Posted by WBHI on Jul 16, 2012 in Think About It, Think Twice
by Elizabeth Lopatto for Businessweek:
Older adults who have too much, too little or restless sleep have an increased risk for Alzheimer’s disease, according to studies that suggest doctors note these conditions in patients for follow-up evaluations.
The research, presented today at the Alzheimer’s Association International Conference in Vancouver, adds to increasing evidence that Alzheimer’s and other disorders have early signs that can be caught by general practitioners.
About 5.4 million Americans have Alzheimer’s and, by 2050, that number is expected to grow to as many as 16 million, according to the Alzheimer’s Association. Without a cure in sight, health experts are looking for signs that may aid in early detection of dementia or help guide care.
“This is not exquisitely specific, but you think about things that can be used in a relatively normal physician’s office setting,” said William Thies, chief medical and scientific officer for the Chicago-based Alzheimer’s Association. “It’s not a diagnosis, but it’s tracking a change where you think, gee, that’s suspicious.”
Posted by WBHI on Jun 20, 2012 in Think It Over
by Huffington Post:
Depression, anxiety and problems sleeping are linked with an increased risk of dying from stroke, a new study suggests.
Researchers from University College London found that people who had these conditions of psychological distress were more likely to die from a stroke or ischemic heart disease.
The study, published in the Canadian Medical Association Journal, included 68,652 people who had an average age of 54.9. Nearly all the study participants were white, and slightly fewer than half were male. None of them had any sort of cardiovascular disease at the beginning of the study.
Posted by WBHI on Jun 10, 2012 in Think It Over
by Richard Gray for The Telegraph:
Two new studies that scanned the brains of people who have been sleep deprived have revealed their brains react differently when presented with choices of healthy and unhealthy food compared to those who have had adequate sleep.
The research showed that key areas of the brain related to reward were activated while activity in regions that control behaviour were inhibited.
The findings may help to explain the link between sleep deprivation and obesity.
Dr Marie-Pierre St-Onge, from Columbia University in New York who led one of the studies, said: “The results suggest that, under restricted sleep, individuals will find unhealthy foods highly salient and rewarding, which may lead to greater consumption of those foods.”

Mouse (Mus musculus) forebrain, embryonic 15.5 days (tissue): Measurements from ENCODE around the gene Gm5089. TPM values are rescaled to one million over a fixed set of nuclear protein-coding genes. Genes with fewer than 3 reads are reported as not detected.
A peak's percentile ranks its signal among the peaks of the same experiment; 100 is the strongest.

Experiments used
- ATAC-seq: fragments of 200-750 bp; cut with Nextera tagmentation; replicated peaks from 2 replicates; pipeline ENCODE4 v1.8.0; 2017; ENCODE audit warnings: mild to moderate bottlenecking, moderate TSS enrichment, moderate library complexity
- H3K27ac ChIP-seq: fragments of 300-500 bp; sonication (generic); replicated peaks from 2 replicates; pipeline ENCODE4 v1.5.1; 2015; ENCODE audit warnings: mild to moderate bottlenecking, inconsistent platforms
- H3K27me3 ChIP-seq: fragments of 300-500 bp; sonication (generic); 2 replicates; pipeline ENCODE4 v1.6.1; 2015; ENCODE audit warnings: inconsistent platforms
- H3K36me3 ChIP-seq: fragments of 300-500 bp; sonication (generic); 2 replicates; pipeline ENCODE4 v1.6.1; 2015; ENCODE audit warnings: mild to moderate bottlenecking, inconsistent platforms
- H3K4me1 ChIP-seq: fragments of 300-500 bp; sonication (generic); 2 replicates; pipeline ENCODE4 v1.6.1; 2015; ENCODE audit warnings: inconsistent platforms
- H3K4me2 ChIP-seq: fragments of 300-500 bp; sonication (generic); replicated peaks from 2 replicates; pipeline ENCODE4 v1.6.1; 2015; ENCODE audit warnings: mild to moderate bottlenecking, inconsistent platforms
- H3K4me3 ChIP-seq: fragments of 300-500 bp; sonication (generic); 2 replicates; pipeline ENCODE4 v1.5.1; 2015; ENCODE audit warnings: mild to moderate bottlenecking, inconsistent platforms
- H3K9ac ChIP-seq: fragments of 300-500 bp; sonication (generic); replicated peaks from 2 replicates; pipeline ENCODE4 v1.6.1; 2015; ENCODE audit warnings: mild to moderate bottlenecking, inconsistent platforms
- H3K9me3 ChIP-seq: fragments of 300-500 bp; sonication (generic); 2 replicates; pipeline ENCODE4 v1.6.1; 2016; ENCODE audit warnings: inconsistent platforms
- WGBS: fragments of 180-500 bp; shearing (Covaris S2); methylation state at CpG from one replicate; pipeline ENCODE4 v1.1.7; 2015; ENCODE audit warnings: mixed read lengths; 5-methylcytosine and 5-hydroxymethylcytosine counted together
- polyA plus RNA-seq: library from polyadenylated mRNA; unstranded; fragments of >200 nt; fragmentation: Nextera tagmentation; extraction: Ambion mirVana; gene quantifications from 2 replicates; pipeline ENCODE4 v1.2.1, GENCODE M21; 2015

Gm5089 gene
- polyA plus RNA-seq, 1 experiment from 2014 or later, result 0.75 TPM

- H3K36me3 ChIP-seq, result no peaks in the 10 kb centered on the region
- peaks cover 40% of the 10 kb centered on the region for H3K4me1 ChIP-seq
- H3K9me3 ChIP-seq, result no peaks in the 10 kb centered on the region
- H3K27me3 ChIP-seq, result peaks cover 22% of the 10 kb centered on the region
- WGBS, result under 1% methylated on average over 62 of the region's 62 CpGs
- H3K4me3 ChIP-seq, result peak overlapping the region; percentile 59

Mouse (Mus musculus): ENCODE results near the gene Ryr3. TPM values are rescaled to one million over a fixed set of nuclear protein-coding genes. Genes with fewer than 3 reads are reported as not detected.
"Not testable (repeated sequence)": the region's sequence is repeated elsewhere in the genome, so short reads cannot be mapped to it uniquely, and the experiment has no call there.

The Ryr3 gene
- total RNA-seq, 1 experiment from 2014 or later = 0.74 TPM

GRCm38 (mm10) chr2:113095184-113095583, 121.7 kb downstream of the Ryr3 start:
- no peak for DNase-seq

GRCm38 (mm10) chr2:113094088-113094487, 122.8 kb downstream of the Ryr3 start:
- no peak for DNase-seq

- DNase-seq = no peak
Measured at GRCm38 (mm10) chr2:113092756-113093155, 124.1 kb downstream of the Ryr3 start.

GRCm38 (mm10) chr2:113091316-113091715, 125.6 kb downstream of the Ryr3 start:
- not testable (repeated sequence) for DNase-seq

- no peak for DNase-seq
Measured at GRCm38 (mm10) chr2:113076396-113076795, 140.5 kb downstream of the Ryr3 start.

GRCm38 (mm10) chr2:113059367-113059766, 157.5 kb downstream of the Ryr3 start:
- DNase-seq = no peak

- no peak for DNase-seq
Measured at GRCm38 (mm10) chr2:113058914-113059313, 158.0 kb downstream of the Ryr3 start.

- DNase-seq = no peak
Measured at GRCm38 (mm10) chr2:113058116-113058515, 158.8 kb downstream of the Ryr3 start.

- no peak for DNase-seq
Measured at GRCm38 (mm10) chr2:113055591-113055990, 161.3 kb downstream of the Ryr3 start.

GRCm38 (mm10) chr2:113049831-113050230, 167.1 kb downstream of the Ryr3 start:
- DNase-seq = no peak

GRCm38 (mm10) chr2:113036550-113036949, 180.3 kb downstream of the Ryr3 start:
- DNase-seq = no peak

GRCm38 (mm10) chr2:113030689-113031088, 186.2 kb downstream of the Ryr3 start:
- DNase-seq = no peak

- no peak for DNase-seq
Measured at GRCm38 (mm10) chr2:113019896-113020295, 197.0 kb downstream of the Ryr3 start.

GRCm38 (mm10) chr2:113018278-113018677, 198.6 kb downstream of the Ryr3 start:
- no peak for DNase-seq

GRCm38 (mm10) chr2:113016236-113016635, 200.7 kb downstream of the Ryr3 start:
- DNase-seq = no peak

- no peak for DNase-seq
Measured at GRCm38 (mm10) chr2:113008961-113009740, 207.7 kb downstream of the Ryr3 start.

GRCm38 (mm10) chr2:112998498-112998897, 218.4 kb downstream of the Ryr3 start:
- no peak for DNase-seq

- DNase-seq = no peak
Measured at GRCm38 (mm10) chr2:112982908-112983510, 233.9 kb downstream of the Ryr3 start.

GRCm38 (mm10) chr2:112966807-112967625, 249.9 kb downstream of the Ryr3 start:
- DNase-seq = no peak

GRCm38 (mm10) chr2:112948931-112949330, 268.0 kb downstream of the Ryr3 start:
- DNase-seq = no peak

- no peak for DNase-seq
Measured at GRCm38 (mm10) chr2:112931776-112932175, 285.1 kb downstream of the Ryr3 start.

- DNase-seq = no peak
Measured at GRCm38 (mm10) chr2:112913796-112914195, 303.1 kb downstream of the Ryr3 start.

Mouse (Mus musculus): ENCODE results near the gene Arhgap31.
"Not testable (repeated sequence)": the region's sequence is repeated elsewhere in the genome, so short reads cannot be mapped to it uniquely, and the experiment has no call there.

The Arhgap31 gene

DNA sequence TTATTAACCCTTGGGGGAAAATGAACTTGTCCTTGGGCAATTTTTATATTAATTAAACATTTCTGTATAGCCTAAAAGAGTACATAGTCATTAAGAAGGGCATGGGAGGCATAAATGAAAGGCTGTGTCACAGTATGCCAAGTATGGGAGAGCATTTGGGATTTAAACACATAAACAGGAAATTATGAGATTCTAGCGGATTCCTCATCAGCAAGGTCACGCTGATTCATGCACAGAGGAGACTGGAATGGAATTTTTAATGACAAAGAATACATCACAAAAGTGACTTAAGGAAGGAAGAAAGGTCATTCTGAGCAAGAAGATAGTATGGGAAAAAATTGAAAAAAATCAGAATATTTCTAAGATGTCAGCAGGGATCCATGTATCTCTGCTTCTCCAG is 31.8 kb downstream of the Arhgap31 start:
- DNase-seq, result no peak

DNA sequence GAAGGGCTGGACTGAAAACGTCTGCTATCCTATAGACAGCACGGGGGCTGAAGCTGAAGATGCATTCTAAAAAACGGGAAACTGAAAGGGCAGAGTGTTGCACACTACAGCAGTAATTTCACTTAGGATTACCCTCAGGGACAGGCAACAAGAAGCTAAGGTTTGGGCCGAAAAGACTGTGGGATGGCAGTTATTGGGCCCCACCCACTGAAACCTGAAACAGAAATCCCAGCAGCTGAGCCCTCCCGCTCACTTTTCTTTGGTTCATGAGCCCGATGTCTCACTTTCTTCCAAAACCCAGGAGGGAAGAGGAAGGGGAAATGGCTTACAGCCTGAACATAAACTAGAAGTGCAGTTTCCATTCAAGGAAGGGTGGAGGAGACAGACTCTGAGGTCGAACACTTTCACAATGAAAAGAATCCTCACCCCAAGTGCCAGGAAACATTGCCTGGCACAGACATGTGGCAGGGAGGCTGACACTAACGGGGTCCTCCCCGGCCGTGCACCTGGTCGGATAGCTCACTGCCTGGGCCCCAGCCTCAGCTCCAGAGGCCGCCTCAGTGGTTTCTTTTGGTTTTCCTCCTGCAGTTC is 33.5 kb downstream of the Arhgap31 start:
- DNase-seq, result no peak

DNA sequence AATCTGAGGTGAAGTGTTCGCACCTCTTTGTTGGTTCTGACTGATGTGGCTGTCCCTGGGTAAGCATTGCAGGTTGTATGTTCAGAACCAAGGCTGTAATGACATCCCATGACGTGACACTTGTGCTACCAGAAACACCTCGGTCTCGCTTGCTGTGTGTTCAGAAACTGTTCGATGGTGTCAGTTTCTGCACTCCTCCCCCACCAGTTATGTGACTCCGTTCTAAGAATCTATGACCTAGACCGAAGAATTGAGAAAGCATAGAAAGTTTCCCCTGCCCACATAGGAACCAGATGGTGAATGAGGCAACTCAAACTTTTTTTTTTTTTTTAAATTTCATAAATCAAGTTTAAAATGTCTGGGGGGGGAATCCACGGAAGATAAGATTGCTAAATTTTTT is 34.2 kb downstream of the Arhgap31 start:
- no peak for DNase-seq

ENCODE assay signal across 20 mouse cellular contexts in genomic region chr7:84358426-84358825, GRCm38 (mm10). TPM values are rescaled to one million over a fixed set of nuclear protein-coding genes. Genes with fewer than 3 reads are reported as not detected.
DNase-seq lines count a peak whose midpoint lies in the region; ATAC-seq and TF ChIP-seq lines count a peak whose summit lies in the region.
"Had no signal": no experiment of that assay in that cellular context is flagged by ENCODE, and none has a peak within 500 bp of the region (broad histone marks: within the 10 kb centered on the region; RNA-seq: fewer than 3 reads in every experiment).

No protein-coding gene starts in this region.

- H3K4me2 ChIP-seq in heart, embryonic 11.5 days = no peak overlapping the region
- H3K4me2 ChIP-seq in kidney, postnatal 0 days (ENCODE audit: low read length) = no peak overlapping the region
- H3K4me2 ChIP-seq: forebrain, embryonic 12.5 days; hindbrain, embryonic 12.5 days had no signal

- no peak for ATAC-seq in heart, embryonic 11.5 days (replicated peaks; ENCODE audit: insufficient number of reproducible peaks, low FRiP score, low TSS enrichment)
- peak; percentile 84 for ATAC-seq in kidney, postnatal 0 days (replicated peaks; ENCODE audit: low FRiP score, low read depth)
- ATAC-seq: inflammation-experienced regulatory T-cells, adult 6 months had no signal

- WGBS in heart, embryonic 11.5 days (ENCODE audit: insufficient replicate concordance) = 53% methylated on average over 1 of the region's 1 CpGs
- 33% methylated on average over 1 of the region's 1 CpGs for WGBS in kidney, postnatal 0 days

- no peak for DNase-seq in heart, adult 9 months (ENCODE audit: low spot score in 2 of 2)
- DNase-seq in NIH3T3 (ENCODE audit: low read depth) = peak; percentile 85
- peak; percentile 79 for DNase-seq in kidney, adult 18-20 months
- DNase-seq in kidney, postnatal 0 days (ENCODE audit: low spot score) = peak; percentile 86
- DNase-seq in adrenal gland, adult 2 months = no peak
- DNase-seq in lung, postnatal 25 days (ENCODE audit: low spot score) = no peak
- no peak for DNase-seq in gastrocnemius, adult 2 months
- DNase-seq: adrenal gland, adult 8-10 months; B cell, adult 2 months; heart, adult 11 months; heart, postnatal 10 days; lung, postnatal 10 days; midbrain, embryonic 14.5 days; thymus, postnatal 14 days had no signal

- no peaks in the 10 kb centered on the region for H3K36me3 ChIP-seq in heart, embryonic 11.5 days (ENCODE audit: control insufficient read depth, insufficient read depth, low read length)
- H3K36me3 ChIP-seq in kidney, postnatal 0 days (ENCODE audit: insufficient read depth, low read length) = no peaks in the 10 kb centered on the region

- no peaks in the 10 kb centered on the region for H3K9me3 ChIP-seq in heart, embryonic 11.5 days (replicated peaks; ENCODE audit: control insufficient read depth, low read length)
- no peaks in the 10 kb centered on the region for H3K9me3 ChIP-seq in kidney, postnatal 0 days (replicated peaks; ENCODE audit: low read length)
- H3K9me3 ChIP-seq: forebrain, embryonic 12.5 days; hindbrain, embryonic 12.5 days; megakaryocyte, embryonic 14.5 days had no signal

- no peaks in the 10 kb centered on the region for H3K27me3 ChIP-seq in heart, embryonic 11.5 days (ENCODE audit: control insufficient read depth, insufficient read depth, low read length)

Afraid of Alzheimer’s? Start now to build up your brain.
by Valerie Nahmad Schimel for Miami Herald
Want to stay cognizant? Drive safely? Remember things? It’s all about brain health.
“Everybody ages, but it’s about healthy aging,’’ says Dr. Claes Wahlestedt, professor of psychiatry and associate dean for therapeutic innovation at the University of Miami Miller School of Medicine.
“Dementia is extraordinarily common in the 70, 80s and 90s. Good brain health is the ability to think clearly and to continue to live your life as you have before.”
The bad news? Researchers are still unsure of exactly what causes cognitive impairment. Diagnosis is often late and treatments remain elusive. “Alzheimer’s is our main nemesis,” says Wahlestedt, who notes that dementia and mild cognitive impairment (MCI) are milder forms of deteriorating brain health.
The good news? Our understanding of the diseases and how to prevent them is evolving rapidly.
Posted by WBHI on Mar 23, 2012 in Think Outside The Box
by Ninoska Marcano for VOXXI
Your sleep patterns might be linked to memory loss as you age, according to a recent study by the American Academy of Neurology. This new information could prove essential in the prevention of Alzheimer’s Disease and other memory related conditions like dementia.
“Disrupted sleep appears to be associated with the build-up of amyloid plaques, a hallmark marker of Alzheimer’s disease, in the brains of people without memory problems,” said study author Yo-El Ju, MD, with Washington University School of Medicine in St. Louis.
The study findings were simple: people who woke up more than five times per hour and those with less efficient sleeping habits, were more prone to have amyloid plaque build-up compared to people who did not wake up as often. Amyloid plaque build-up is characteristic of Alzheimer’s disease.
Twenty-five percent of people participating in the study had evidence of amyloid plaque build-up after a bad night of sleep.